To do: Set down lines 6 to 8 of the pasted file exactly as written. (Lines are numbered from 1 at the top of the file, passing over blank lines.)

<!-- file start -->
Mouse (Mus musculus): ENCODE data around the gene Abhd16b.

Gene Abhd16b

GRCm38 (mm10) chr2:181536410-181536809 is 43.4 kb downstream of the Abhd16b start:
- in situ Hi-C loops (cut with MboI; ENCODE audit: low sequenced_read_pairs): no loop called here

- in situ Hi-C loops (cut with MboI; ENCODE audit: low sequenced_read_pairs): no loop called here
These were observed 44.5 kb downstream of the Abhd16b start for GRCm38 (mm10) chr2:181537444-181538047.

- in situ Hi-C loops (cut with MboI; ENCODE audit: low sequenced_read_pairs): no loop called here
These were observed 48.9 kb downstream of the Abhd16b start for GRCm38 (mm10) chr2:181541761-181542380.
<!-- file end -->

These were observed 44.5 kb downstream of the Abhd16b start for GRCm38 (mm10) chr2:181537444-181538047.

- in situ Hi-C loops (cut with MboI; ENCODE audit: low sequenced_read_pairs): no loop called here
These were observed 48.9 kb downstream of the Abhd16b start for GRCm38 (mm10) chr2:181541761-181542380.